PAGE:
4 doctors weighed in:

Does dry salt inhaler work? Is it safe to use?

4 doctors weighed in
Dr. Melissa Lim
Internal Medicine - Pulmonology
2 doctors agree

In brief: Don't know

There are many positive anecdotes and testimonials, but unfortunately extremely little published data looking at effects of inhaling dry-salt.
Dry salt inhalers are not used routinely in clinical practice, which is not to say there would be no benefit, but the effect--positive or negative--one achieves probably depends specifically on what lung disease you have. Discuss further with your doctor.

In brief: Don't know

There are many positive anecdotes and testimonials, but unfortunately extremely little published data looking at effects of inhaling dry-salt.
Dry salt inhalers are not used routinely in clinical practice, which is not to say there would be no benefit, but the effect--positive or negative--one achieves probably depends specifically on what lung disease you have. Discuss further with your doctor.
Dr. Melissa Lim
Dr. Melissa Lim
Thank
Dr. Alfredo Garcia
Pediatrics

In brief: Inhalers

I have never heard of a "dry salt" inhaler.
Can you be more specific? Are you referring to inhalers to treat asthma? If so, there is no such thing as a "dry salt" inhaler.

In brief: Inhalers

I have never heard of a "dry salt" inhaler.
Can you be more specific? Are you referring to inhalers to treat asthma? If so, there is no such thing as a "dry salt" inhaler.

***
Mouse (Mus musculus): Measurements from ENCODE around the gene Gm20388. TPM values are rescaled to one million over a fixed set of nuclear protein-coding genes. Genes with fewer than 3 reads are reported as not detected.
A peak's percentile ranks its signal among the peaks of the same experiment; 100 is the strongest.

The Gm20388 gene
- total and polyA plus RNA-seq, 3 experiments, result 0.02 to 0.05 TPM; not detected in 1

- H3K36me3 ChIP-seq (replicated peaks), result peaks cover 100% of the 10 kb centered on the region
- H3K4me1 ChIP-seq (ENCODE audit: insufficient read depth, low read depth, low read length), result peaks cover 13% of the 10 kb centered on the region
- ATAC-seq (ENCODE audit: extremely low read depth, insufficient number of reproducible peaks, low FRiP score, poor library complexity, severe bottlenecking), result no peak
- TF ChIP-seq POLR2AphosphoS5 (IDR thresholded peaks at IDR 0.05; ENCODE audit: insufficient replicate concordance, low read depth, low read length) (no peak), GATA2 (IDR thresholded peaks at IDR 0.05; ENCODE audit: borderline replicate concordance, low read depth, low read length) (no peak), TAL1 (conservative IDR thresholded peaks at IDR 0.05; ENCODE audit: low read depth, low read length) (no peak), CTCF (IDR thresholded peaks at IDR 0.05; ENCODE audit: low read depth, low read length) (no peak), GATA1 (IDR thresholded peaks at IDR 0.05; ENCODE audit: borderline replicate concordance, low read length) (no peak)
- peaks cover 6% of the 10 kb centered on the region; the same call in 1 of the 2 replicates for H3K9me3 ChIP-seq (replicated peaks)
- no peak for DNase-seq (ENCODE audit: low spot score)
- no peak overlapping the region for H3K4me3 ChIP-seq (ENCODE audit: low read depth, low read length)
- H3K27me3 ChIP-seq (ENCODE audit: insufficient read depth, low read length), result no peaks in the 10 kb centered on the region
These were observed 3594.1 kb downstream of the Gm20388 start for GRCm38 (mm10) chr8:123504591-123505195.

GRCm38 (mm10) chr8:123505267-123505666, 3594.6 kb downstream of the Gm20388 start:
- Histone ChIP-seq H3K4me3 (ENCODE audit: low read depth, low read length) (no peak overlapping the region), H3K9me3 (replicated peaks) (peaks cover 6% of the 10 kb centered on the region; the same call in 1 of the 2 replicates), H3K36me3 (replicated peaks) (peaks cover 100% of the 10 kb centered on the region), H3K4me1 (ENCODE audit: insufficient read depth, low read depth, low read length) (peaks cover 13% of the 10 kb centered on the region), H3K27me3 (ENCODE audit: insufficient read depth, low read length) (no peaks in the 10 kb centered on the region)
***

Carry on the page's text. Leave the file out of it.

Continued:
Dr. Alfredo Garcia
Dr. Alfredo Garcia
Thank
1 comment
Dr. Melissa Lim
These are commercially available salt inhalers touted to relieve symptoms associated with a variety of lung conditions like asthma and COPD--derived from common reports of people breathing better in "salty air." There are many anecdotes and testimonials, but unfortunately extremely little published data validating benefits of inhaling dry-salt. The information on nebulized hypertonic saline (wet salt) in the literature is itself quite variable--probably because the lung diseases being treated are heterogeneous. For example, strongest evidence for acute bronchiolitis in children, but potentially dangerous in asthmatics who have an asthma attack triggered by the hypertonic saline. Bottom line? Too little evidence to support/refute dry salt's benefit, with effect (positive or negative) probably dependent on one's specific pulmonary disease. Best to discuss with personal physician!
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